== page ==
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As we discussed two weeks ago, it would appear Germany’s lack of willingness to throw itself on the pyre of self-sacrifice and not adopt a global Fairness Doctrine – as engendered by the US Treasury’s (and IMF’s) bashing of the core European nation’s for maintaining its export strength and daring to keep Europe in tact and thus a periphery-damaging strong Euro – is gathering steam. None other thanEurope itself is now ‘probing’ Germany’s trade surplus, using enhanced powers over how euro nations manage their economies with the IMF urging German Chancellor Angela Merkel to curtail the trade surplus to an “appropriate rate” to help euro partners cut deficits.
As we previously noted, Jack Lew (and everyone else) appears surprised at the following chart all of a sudden…
It is also a complete shock to the US Treasury that the current layout of the Eurozone – the same Eurozone that the Fed has stepped in on numerous occasions to bailout, common currency and all – was simply to facilitate German exports to fellow European countries.
Which is probably why, after years of saying nothing, in its semi-annual currency report released yesterday and “employing unusually sharp language, the U.S. openly criticized Germany’s economic policies and blamed the euro-zone powerhouse for dragging down its neighbors and the rest of the global economy.”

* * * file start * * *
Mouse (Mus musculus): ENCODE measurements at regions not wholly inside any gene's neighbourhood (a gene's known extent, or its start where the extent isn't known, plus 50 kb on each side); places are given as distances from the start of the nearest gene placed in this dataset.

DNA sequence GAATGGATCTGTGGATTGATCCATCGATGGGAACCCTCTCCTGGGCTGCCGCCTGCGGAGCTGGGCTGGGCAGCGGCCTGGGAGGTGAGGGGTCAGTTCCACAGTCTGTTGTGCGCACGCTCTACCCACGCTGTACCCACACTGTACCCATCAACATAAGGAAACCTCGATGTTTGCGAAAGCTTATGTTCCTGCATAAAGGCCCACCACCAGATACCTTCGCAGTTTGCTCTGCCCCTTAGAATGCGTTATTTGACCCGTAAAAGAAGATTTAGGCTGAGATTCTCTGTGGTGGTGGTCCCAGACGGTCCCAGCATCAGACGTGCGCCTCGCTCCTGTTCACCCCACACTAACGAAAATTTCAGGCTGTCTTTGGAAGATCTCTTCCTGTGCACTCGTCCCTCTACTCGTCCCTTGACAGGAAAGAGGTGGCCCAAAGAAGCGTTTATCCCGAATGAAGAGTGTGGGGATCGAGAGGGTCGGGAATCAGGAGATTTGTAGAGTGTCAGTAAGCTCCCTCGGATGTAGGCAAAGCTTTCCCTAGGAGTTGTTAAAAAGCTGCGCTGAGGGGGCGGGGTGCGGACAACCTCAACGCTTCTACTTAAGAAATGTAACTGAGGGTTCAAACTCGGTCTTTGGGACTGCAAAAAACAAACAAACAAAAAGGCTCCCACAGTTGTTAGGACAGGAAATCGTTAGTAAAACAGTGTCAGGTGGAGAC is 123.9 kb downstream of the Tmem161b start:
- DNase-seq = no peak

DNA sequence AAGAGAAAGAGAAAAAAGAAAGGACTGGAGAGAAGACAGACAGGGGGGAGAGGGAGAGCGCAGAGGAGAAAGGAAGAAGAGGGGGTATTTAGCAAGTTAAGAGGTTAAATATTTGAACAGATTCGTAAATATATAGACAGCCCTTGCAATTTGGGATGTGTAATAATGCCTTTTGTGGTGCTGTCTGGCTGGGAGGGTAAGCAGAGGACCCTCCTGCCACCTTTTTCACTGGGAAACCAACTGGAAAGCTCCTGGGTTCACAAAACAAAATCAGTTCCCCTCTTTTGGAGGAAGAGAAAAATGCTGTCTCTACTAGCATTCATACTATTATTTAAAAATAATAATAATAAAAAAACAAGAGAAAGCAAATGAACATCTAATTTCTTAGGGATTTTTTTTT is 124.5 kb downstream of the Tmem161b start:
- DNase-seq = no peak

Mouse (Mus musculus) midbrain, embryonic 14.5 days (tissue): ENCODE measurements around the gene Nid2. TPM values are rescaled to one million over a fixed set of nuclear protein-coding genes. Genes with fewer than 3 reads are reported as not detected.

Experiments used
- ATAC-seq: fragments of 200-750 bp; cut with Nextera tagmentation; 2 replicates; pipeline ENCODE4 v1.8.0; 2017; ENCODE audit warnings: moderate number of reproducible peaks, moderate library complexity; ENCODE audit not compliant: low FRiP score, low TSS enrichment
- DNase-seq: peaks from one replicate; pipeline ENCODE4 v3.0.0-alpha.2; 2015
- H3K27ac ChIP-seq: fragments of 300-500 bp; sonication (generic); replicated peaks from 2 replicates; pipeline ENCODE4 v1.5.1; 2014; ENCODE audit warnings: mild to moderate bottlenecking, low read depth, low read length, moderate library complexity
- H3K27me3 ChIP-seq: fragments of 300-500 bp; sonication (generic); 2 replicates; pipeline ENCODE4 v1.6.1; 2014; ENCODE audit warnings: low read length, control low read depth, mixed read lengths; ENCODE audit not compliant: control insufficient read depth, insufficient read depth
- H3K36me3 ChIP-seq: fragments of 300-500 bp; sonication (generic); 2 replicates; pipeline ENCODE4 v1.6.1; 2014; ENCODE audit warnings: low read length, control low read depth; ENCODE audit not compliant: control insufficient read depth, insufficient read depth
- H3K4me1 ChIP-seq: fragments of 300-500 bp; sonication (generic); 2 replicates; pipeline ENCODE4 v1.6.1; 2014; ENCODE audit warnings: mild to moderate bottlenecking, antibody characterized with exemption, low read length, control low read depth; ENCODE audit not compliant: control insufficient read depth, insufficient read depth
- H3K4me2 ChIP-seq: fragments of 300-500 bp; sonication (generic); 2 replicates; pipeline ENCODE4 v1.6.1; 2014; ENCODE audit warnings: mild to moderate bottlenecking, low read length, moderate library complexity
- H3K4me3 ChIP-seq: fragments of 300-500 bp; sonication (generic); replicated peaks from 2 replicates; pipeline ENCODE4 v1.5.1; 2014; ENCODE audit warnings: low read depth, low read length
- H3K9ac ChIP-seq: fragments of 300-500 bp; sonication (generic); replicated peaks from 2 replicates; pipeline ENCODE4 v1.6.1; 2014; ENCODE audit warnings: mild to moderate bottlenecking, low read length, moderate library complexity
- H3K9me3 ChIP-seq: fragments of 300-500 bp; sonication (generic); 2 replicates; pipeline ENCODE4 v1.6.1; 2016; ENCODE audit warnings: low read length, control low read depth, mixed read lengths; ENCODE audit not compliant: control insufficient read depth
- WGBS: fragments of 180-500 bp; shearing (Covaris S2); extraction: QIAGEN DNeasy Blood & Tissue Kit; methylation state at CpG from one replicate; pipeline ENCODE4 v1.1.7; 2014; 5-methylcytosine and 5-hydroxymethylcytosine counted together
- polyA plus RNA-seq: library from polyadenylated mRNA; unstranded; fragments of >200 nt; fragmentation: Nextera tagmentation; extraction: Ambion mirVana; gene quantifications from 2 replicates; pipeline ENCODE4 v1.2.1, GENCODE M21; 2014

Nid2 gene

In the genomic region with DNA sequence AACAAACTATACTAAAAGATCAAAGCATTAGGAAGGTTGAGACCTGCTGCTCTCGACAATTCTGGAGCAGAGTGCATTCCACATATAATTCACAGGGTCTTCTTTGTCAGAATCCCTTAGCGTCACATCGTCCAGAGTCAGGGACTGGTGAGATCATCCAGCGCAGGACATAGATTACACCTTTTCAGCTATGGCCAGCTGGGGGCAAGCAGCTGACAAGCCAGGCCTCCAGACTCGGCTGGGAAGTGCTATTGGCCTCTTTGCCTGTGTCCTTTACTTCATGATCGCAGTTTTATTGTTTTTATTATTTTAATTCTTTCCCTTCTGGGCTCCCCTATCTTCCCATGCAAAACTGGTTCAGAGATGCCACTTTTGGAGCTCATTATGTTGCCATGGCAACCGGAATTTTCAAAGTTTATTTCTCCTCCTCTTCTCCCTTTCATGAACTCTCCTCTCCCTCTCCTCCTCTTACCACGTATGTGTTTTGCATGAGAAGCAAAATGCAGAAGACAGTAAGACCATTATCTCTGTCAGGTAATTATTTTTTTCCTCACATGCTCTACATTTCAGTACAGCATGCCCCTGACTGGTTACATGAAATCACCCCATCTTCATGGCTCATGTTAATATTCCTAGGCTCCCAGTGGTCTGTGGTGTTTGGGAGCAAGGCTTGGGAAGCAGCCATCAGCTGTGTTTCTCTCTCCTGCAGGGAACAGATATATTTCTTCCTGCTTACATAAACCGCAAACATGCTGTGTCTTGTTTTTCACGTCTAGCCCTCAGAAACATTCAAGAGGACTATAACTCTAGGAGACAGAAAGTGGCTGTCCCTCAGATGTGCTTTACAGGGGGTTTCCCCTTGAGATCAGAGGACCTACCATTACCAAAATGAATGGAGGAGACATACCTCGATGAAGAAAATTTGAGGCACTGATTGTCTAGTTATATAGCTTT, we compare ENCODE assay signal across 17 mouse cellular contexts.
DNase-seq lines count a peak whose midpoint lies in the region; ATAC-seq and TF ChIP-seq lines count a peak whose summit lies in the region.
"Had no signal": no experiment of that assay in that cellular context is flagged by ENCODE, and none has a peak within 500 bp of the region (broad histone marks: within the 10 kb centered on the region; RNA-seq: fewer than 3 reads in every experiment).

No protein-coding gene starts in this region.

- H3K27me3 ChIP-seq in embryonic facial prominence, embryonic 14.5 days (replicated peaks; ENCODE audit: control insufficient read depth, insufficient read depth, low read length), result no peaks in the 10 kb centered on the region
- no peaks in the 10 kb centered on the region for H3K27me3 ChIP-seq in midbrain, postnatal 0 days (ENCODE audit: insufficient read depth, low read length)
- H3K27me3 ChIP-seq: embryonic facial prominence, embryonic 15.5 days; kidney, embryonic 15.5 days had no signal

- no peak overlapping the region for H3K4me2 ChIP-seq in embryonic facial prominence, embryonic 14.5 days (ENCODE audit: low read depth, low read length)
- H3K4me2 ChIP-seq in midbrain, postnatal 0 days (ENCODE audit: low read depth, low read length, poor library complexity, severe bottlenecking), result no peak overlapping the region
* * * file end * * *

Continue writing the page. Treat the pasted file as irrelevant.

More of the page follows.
And now – it’s the Europeans jumping on the ‘Bash Germany’ bandwagon…
European Union regulators began a probe of Germany’s trade surplus, using enhanced powers over how euro nations manage their economies.
The decision to step up monitoring of imbalances in the German economy follows criticism that the country’s current-account surplus — which at 7 percent of gross domestic product is the second highest in the euro area — is limiting exports from other euro countries by adding to the strength of the single currency.
The opening of an in-depth review into the imbalances in Germany’s economy comes after the U.S. Treasury blamed German surpluses for draining European and global growth. The International Monetary Fund also reprimanded Germany for its surpluses, urging German Chancellor Angela Merkel to curtail the trade surplus to an “appropriate rate” to help euro partners cut deficits.
“Crucially, a rise in domestic demand in Germany should help to reduce upward pressure on the euro exchange rate, easing access to global markets for exporters in the periphery,” EU Economic and Monetary Affairs Commissioner Olli Rehn said in a blog post on Nov. 11. “Removing the bottlenecks to domestic demand would contribute to a reduction in Germany’s external trade surplus.”